Category Archives: New DVD display


Venture to the 2nd floor of Llandaff Library, go to the far end of the book shelves and your trek will be rewarded by the view of thousands of DVDs. Most of these can be borrowed – there is no cost. Many relate to art and design subjects, also there are films aplenty – popular, arthouse, animation, sci fi – and recordings of TV programmes and documentaries.

P1080948P1080949 New additions to the DVD collection this month include:

The Man Who Shot Beautiful Women: a documentary telling the gripping and shocking story of photographer Erwin Blumenfeld who survived two world wars and became one of the world’s most highly paid fashion photographers and a key influence on the development of photography as an art form.

Dewey Eyed by Sarah Naomi Lee starring Olivia Coleman. Philippa is a librarian from a long line of librarians. What can she do, when the Dewey Decimal cataloguing system is the only language her mum understands?

Going Underground: A Culture Show Special. In celebration of the 150th anniversary of London Underground, Alastair Sooke presents a cultural history of the oldest tube network in the world. He follows the progress of a major new artwork for all 270 stations by the leading contemporary artist Mark Wallinger, and shows that art has played an absolutely central role in the identity of the tube.

Moominland Tales: The Life of Tove Jansson. This documentary reveals the strong autobiographical slant in the Moomins series as it traces the author’s own extraordinary story from living the bohemian life of an artist in war-torn Helsinki to becoming a recluse on a remote island in the Gulf of Finland.

Other titles include: Lucien Frued: Painted Life, Rubens: An Extra Large Story and Constable in Love.

Also the BBC documentaries Scotland’s Art Revolution: The Maverick Generation, Visions of the Valleys and Children of the Holocaust.

These are on display until Wednesday 9th March, after which time they may be borrowed. Follow the links to the library catalogue to read more about them, or to place a reservation.



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New DVDs: Arthaus Art Documentaries

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Breaking Free of the Earth: Kazimir Malevich A film documentary about the life and work of the artist Kazimir Malevich. Revolution! In 1915 the Russian artist Malevich declared a Black Square on a White Background an icon of his times and thus founded a new form of art, liberated from objects – Suprematism. Supported by the Bolsheviks at first, his ‘formalistic’ art was soon considered counterrevolutionary. 50 years later, in 1989, the first comprehensive Malevich retrospective outside Russia was held in Amsterdam’s Stedelijk Museum. It is here that Barrie Gavin outlines the artist’s creative phases and his life story. In doing so, he discovers the most diverse ‘isms’ of the 20th century and one of the most significant pioneers of abstract art.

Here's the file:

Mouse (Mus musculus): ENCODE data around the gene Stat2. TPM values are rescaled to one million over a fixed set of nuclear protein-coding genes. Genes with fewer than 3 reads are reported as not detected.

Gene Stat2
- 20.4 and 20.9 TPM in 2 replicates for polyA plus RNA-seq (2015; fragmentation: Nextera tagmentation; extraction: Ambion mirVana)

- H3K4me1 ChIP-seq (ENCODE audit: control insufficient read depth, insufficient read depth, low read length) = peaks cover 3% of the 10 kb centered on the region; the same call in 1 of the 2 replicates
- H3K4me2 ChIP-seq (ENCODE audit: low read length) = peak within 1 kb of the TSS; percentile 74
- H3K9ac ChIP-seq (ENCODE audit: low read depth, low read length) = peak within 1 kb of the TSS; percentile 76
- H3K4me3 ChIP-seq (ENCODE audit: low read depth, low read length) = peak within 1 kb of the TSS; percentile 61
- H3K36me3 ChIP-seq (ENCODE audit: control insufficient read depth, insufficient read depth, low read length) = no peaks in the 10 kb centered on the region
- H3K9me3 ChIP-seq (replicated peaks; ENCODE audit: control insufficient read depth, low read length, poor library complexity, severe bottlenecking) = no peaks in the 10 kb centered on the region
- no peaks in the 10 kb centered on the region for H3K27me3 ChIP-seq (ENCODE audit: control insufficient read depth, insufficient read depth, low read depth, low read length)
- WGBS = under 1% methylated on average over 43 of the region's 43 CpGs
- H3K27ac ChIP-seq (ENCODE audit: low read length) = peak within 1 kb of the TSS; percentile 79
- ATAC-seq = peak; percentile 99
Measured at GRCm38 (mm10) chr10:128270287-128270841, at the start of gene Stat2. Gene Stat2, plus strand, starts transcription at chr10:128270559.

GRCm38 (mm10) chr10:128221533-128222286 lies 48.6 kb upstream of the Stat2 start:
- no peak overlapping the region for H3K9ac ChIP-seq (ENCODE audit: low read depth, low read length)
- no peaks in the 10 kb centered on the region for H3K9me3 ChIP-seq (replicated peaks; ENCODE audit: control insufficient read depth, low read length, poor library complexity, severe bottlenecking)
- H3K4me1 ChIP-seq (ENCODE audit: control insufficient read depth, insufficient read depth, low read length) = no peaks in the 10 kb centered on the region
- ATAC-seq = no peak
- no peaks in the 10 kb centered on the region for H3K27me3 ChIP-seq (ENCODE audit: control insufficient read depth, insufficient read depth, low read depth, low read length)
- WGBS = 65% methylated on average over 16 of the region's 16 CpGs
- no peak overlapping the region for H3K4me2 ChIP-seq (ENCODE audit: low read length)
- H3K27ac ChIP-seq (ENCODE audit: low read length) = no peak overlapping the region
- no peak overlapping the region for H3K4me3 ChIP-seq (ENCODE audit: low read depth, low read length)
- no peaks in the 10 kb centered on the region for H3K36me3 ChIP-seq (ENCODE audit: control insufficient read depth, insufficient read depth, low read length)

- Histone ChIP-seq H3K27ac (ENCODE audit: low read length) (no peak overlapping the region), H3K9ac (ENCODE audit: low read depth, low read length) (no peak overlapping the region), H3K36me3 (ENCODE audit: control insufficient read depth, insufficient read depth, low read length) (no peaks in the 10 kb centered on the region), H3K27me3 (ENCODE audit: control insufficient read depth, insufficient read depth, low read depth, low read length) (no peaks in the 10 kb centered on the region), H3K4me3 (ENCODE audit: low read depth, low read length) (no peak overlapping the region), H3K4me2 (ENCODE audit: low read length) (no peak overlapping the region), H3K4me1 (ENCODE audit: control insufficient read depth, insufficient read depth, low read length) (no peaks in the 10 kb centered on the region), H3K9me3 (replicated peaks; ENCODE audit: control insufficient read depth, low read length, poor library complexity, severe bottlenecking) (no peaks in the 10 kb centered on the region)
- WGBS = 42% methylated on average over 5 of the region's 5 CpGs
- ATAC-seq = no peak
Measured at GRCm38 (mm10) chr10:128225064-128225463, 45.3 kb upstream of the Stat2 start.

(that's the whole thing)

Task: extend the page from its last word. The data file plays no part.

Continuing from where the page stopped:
The Collector Costakis George Costakis, a collector of Russian avant-garde art and a gifted storyteller, relates his own tale. Extensive footage of his collection and views of his Athenian villa are shown. One public housing flat in Moscow stood out above all others: the home of George Costakis, the foremost collector of early 20th century Russian avant-garde art. Its walls were crowded with banned and forgotten works by artists such as Malevich, Tatlin, Kandinsky, Chagall, Lissitzky, Rodchenko, and Kliun; public figures such as Edward Kennedy, Stravinsky, and Alfred Barr visited. Barrie Gavin met the collector in 1982 at his home in Athens. Costakis, a Greek born in Russia, passionately shares his story and those of the great Russian avant-garde artists. Their works are his legacy – without him, they would not have survived the political upheavals in Russia.

Eduardo Chillida “The fusion of modern aesthetics with Basque tradition in monumental works is what has made Chillida a legendary sculptor all over the world. Using wood, stone and iron, he created forms based on his surroundings, thus exposing their sculptural essence. Chillida even inspired the great Heidegger to write “Art and Space” which was published in 1969 and accompanied by 7 of the sculptor’s litho prints. This film shows Chillida at work, taking its viewers to towns like San Sebastián and Hernani. Alongside his major works, it also depicts the fascinating artist himself as he candidly philosophises on space, limits and materials.”

Julio Gonzalez “Friend, instructor and student of Picasso, a welder at Renault, a painter and goldsmith – Julio González was all of these. The Catalonian gained fame as the father of modern iron sculpture and as the creator of linear sculptures. Using a welding torch, he began making sculptures from iron and developed a formal language reduced to basic elements. Film-maker Barrie Gavin travelled from Paris to the Riviera via Barcelona, re-tracing González’ footprints. He visited art experts such as Margit Rowell and friends such as Hans Hartung, and in doing so introduces us to the life and work of one of the greatest sculptors of the 20th century.”

On display now – available to borrow from 10th June

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New DVDs: Artificial Eye